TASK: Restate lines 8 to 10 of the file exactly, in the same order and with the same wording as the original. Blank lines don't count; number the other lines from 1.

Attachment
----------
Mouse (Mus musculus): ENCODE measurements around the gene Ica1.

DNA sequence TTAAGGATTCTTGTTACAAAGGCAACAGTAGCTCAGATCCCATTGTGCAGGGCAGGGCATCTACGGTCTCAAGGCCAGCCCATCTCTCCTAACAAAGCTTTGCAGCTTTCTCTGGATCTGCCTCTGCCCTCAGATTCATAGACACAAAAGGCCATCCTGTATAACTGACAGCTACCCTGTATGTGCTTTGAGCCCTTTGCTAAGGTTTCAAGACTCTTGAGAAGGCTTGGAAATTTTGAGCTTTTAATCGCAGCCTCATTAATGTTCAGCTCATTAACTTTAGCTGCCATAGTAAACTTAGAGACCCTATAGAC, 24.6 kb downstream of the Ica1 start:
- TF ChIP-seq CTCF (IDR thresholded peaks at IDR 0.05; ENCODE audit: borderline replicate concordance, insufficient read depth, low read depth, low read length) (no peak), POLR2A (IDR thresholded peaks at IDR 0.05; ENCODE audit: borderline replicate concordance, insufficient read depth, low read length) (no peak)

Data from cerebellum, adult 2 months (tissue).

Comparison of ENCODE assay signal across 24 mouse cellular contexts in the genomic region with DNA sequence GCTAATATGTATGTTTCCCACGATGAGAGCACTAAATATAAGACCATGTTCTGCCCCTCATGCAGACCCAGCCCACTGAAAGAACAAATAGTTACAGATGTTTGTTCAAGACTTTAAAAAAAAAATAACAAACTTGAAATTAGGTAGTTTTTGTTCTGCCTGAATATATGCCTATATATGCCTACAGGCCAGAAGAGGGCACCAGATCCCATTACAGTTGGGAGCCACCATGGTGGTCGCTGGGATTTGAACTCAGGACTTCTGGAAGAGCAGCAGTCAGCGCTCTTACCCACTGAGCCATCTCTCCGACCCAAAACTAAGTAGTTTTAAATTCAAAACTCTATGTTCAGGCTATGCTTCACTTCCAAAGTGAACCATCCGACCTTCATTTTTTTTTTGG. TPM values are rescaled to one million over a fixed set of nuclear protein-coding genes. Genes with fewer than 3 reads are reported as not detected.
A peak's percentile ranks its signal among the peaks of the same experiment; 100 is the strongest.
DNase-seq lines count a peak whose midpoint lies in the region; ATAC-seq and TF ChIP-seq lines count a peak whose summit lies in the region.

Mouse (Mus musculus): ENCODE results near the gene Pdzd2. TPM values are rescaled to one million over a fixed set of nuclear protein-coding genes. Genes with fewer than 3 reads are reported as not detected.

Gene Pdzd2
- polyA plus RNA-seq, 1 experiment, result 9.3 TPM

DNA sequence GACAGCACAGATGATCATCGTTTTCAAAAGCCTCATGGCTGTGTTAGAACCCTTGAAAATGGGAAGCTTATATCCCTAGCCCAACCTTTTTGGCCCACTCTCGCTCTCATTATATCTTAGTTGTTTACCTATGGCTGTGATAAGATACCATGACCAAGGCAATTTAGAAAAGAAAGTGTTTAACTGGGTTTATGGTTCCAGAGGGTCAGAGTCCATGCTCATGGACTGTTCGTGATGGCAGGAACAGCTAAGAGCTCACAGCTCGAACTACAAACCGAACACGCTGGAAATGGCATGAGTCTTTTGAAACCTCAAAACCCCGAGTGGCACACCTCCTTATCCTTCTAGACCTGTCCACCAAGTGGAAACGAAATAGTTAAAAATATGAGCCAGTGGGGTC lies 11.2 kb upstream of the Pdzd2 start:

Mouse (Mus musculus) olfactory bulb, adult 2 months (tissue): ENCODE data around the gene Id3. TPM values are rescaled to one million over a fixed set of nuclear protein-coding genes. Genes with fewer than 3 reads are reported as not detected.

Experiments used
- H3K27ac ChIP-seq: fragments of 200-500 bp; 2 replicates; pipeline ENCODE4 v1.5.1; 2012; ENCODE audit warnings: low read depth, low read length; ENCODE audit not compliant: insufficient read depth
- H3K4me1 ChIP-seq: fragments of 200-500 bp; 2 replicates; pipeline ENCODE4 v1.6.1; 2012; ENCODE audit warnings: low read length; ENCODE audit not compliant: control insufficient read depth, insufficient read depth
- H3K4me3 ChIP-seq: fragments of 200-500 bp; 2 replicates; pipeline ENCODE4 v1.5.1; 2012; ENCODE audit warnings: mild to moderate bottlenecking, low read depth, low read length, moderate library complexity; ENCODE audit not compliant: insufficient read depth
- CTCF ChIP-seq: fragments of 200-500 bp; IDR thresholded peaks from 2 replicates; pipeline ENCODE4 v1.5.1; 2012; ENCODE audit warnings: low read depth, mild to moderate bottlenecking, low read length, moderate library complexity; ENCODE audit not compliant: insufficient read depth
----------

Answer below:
Mouse (Mus musculus): ENCODE results near the gene Pdzd2. TPM values are rescaled to one million over a fixed set of nuclear protein-coding genes. Genes with fewer than 3 reads are reported as not detected.

Gene Pdzd2
- polyA plus RNA-seq, 1 experiment, result 9.3 TPM